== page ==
It was a rough week for celluloid film in Chicago. After Rogert Ebert pronounced the death of film in 2011, my friend and fellow programmer Kyle Westphal wrote, “The emulsion is on the wall, so to speak.” After last week, it seems as though the emulsion has been scraped off the wall, fed into a woodchipper, and, bloody remains (heart still beating) and all, deposited into a rusty dumpster in an alley somewhere. As usual, the accelerated elimination of this century-plus-year-old medium has less to do with a lack of energy or content, and everything to do with the relentless greasy hammer of movie-industry grifter capitalism securing yet another nail in its coffin.
Astro Labs—the last film processing company in the city and one of the few labs still active anywhere in the Midwest—announced that it is closing down. This is a big deal: Astro is where every one of John Hughes’s movies, High Fidelity, and the new Batman movies were cut, among countless others. In other words, the lab that processed movies that have defined Chicago for three decades (Ferris Bueller’s Day Off in the ’80s; High Fidelity in the ’90s, and The Dark Knight in the 2000s) is closed. Astro had endured tough business times, continuing to process 16mm and 35mm film dailies with a staff of only six while the industry has been making its unyielding transition to digital production and exhibition. Owner Manuela Hung has said that during the shooting of The Dark Knight, Christopher Nolan wanted dailies of particular scenes—but with Astro being so understaffed and the number of film technicians in Chicago being decimated by old age or death, he had to recruit students from Columbia College to cut the original negative (i.e., they were working with the only copy available). Re-read: Students from Columbia College cut the negative of The Dark Knight.
How does this particular closing fit in to the future of film? As film labs shutter across the country and bankrupt Kodak is gradually phased out in the wake of Hollywood’s massive shift to digital, this medium will soon cease to exist as a mainstream business. Projectionists, film technicians, archivists, arthouse programmers, and lab specialists will fight for a decreasing amount of jobs (in several cities we are talking about union jobs, and for many projectionists who have held their jobs for decades). The production, exhibition, and care of celluloid film prints will soon be a completely niche practice reserved for the endowed archival houses (George Eastman House in Rochester, New York, for example) and the University-supported labs and film societies (UCLA Film and Television Archive, and places like our own Doc Films). Film prints, which used to be produced en masse and treated as such, may become priceless works of art—the stuff of black-market private collectors and funded archives.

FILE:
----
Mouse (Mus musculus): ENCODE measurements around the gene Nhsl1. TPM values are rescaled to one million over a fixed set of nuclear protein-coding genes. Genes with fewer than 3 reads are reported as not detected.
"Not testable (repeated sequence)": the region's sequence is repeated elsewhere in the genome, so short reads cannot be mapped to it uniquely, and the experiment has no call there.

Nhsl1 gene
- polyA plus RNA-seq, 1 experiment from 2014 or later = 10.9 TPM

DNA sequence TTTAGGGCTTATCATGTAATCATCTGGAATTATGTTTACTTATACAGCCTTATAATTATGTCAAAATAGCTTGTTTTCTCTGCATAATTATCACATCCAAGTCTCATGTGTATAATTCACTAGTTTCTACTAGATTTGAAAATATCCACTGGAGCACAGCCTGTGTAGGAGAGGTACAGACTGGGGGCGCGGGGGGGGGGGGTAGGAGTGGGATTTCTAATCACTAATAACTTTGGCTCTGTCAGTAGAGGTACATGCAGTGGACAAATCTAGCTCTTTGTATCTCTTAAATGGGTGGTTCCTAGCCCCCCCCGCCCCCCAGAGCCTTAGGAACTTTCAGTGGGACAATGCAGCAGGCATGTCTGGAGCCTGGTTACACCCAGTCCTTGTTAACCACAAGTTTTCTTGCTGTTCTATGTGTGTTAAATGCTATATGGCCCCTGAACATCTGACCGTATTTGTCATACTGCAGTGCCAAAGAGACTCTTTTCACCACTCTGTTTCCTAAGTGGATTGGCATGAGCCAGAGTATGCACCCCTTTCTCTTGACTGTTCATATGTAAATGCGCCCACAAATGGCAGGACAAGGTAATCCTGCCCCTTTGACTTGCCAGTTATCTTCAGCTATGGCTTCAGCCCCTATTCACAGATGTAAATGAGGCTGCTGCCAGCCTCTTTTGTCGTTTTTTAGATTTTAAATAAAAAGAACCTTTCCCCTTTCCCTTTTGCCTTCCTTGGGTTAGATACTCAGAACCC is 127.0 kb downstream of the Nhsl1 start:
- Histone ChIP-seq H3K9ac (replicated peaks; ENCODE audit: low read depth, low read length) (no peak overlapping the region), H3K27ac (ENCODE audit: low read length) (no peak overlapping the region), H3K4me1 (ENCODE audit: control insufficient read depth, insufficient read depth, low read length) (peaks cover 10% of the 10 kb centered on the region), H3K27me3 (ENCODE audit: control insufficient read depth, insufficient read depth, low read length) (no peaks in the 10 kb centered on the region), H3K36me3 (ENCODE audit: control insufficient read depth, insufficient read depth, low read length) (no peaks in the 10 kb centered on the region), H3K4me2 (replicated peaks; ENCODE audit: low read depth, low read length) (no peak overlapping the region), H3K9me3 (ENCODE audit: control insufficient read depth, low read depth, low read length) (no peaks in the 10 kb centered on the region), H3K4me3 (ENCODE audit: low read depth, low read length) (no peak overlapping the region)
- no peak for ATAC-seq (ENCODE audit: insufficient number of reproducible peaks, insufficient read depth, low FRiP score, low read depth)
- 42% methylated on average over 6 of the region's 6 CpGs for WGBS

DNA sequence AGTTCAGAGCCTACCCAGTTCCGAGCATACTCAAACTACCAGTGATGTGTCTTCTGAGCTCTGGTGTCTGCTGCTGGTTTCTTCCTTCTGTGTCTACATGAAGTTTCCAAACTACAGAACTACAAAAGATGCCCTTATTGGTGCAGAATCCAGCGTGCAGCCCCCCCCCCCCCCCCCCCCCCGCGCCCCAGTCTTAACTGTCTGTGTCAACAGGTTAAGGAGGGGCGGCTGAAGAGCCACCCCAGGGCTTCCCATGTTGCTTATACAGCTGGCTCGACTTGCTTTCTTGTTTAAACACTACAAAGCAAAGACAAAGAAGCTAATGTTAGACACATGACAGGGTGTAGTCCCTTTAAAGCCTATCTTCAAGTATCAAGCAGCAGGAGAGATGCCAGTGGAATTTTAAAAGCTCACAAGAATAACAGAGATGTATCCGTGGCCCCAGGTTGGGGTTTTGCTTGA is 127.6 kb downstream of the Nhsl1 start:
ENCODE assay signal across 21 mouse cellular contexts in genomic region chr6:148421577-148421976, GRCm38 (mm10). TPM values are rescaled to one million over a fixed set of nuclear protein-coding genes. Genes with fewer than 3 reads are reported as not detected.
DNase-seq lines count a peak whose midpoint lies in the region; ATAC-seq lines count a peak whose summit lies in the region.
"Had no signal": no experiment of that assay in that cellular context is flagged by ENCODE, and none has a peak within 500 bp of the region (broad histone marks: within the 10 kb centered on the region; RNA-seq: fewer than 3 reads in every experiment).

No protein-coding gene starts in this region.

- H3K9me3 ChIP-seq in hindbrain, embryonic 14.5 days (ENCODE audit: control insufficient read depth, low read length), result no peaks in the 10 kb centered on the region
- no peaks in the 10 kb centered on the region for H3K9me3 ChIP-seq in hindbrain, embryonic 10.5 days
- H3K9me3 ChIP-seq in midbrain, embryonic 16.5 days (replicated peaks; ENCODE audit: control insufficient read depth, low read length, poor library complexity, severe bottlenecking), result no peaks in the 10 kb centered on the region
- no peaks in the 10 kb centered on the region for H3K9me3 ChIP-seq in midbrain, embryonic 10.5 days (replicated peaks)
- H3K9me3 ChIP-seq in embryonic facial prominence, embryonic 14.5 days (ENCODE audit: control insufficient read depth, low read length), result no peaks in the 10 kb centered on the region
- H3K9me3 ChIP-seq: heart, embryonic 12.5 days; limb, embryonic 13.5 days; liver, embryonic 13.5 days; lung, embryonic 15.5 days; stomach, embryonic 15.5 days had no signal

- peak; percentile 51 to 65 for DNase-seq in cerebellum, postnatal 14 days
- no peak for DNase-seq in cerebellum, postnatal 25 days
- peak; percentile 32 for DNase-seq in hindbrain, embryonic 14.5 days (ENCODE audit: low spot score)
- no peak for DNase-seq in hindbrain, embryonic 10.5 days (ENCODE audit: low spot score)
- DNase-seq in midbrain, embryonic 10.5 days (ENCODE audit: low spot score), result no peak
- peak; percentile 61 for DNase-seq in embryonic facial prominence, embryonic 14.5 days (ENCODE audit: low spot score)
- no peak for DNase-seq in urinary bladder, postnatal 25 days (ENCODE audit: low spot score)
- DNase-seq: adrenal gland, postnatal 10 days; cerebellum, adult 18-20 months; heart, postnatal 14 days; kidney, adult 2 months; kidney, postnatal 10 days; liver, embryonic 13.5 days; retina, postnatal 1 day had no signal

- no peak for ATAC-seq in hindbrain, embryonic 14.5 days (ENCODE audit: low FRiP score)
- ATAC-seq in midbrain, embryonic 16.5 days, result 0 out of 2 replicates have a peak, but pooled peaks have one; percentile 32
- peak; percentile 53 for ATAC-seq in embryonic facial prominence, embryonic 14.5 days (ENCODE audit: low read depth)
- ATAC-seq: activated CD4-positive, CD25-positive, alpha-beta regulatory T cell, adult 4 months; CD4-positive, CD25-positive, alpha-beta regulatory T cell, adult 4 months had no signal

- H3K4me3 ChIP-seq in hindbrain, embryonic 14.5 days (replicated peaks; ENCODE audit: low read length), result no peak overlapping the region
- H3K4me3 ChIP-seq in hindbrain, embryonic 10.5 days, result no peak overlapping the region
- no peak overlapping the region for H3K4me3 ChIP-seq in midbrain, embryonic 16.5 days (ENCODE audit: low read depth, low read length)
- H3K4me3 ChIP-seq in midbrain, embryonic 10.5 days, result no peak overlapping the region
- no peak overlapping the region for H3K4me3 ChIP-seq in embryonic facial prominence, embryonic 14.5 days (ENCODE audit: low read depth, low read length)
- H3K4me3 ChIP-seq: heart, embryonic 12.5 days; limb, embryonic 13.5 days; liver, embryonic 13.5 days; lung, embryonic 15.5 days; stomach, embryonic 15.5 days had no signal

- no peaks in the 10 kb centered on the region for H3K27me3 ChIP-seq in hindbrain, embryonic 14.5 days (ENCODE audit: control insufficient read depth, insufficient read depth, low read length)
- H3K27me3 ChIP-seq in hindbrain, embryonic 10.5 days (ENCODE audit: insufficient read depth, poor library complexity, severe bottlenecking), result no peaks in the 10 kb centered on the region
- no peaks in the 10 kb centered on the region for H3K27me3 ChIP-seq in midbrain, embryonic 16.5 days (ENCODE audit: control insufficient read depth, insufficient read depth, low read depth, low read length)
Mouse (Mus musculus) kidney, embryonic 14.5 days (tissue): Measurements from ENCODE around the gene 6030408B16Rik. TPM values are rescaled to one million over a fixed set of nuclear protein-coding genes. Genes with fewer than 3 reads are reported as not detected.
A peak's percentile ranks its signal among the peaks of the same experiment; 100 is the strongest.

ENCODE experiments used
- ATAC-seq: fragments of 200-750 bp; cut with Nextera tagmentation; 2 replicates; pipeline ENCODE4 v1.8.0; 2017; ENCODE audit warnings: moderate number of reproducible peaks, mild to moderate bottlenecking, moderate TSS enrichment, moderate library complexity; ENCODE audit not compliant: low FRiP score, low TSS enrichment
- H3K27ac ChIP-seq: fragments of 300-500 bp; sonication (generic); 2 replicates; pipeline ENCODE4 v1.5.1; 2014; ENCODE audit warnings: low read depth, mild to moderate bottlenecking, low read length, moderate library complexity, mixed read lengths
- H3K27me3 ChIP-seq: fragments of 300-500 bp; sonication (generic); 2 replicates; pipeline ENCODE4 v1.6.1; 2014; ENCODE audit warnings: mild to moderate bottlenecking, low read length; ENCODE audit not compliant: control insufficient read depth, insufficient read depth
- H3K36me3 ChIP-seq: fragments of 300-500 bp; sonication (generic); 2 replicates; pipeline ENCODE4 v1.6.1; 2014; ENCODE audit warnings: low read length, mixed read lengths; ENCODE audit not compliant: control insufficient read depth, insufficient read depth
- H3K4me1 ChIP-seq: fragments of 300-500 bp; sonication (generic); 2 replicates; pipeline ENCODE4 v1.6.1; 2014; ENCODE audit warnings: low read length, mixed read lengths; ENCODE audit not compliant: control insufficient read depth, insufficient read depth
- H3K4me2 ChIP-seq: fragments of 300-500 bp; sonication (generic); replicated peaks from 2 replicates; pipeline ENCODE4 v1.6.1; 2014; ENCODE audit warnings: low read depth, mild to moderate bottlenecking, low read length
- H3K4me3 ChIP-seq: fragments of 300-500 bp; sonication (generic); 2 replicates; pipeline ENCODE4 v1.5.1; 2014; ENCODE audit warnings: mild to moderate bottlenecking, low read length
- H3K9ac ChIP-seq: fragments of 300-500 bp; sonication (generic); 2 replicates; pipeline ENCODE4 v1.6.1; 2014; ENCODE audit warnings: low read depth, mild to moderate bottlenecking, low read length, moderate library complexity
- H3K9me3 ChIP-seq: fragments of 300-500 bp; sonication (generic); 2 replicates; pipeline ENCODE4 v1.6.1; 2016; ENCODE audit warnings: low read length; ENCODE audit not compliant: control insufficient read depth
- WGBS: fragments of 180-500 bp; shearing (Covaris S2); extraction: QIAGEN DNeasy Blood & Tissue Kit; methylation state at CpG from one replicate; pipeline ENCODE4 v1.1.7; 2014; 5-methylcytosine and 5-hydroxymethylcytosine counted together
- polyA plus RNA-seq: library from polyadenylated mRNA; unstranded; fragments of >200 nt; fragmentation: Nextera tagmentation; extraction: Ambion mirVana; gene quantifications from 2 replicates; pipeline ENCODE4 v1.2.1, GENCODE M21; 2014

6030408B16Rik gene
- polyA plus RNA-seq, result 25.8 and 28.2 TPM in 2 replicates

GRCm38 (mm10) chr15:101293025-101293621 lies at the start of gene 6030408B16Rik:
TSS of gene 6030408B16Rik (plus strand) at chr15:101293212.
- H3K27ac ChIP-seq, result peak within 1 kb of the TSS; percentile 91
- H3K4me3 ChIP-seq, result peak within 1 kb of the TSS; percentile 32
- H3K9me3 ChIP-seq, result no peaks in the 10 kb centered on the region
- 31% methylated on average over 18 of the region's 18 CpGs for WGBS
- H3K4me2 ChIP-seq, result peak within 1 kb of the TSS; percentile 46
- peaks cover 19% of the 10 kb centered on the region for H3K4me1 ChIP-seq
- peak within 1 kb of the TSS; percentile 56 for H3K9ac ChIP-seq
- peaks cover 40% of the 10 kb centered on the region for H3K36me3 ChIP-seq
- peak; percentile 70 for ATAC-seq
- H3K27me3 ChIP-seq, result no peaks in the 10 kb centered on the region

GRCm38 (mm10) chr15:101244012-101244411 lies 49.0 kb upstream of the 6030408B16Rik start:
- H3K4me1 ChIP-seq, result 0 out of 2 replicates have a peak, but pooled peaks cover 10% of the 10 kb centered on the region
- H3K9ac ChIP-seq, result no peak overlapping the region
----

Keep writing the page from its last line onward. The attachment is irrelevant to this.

Here’s why this matters. First, in an all-digital Hollywood, film prints are being scrapped, destroyed, locked away in vaults, or some combination of the three. Celluloid film is one of the most durable and storable materials that man has ever come up with: Keep it in a cold and dry place, and it lasts a century. We can still play Hitchcock film prints struck in the ’30s, because of film’s durability and relatively little technological change in its exhibition during the 20th century. By contrast, digital formats change fast, and are therefore much harder to preserve. Remember, hard drives and computers crash relatively easily. Think about how much music consumption has changed in the last 20 years: We’ve gone from cassette tapes to CDs to filesharing MP3s to torrented MP3s to a combination of piracy and streaming services like Spotify. Similar things have happened for movies: Seen a Betamax player or VCR recently? We are at a point where every time we archive a digital artwork, we also need to archive the technology that can even play that piece of art. Every time film technology changes, some movies are inevitably going to get lost in the shuffle. There simply isn’t the money or will or expertise to constantly re-restore everything.
Second, some movies are just going to look like crap on new digital formats. I’m no luddite—I’ve seen some DCP’s and 3D movies that looked really good—but there are problems associated with transferring movies made on 35mm to digital formats. In the theater, aspect ratios are blundered, color transfers look weird, and motion gets skewed. Digital projection may one day look as good as film, but right now it doesn’t. Last year, Paul Thomas Anderson’s The Master looked beautiful on 70mm, a format that’s been around since at least 1896, while Peter Jackson’s The Hobbit looked like a soap opera in its “revolutionary” high-definition 48fps projection speed. Outside the theater, there is no standard for how people see stuff. Movies are watched on iPads, iPhones, TVs, and computer screens, and often with a far smaller degree of focus than when people used to sit in a dark theater, forced to actually concentrate from start to finish. This matters, because it contributes to the degeneration of our generation’s attention span, and therefore, its ability to care about important things like movies: As David Lynch said, “It’s such a sadness that you think you’ve seen a film on your fucking telephone. Get real.”
Can universities, archives, and wealthy 35mm purists like Christopher Nolan and Quentin Tarantino keep this thing alive? The money from studios for film storage and preservation is drying up fast. What happens if digital storage is not figured out fast enough? What happens if from now on, movies always look like crap, and nobody knows how to care about them because nobody actually experiences them? To give you an idea of how irrelevant the industry is in addressing these problems, consider what a Warner Bros. executive told me a few years ago after denying me access to a print: “DVD is the future.” Hollywood has moved on.